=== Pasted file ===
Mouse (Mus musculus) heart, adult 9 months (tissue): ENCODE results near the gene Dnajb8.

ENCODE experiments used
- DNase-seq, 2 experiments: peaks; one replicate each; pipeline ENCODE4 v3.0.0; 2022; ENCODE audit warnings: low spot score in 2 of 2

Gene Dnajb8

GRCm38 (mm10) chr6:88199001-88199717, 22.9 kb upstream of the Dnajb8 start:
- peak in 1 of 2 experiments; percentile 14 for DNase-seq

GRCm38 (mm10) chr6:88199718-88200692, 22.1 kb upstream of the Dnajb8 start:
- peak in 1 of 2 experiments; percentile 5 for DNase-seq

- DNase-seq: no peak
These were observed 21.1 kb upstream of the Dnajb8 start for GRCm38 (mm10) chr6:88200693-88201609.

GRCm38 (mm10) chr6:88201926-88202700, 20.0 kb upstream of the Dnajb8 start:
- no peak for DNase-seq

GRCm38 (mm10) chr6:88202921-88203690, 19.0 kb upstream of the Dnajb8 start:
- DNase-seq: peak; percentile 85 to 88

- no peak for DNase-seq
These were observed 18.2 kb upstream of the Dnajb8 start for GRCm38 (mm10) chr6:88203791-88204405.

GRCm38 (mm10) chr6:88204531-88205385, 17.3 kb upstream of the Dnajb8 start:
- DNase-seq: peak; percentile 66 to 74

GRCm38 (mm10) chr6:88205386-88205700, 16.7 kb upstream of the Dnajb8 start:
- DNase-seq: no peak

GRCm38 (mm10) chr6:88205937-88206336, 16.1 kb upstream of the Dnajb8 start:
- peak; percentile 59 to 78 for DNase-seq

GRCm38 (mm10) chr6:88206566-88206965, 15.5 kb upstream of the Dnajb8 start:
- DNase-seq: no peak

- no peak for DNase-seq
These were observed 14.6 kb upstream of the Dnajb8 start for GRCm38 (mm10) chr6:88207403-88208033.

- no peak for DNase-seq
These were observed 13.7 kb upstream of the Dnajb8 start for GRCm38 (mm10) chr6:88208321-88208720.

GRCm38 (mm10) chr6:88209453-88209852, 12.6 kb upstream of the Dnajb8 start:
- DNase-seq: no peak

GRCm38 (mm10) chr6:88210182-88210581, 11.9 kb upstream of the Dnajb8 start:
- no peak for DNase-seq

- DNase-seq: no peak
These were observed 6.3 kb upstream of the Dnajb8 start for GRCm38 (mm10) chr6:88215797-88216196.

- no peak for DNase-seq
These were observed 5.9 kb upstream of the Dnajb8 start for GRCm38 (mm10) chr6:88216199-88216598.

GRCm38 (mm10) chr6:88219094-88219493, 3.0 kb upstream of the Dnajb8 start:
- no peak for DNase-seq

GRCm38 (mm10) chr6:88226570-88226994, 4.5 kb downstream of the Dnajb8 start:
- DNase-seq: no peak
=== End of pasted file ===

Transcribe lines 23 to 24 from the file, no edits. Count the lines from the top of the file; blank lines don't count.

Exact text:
GRCm38 (mm10) chr6:88206566-88206965, 15.5 kb upstream of the Dnajb8 start:
- DNase-seq: no peak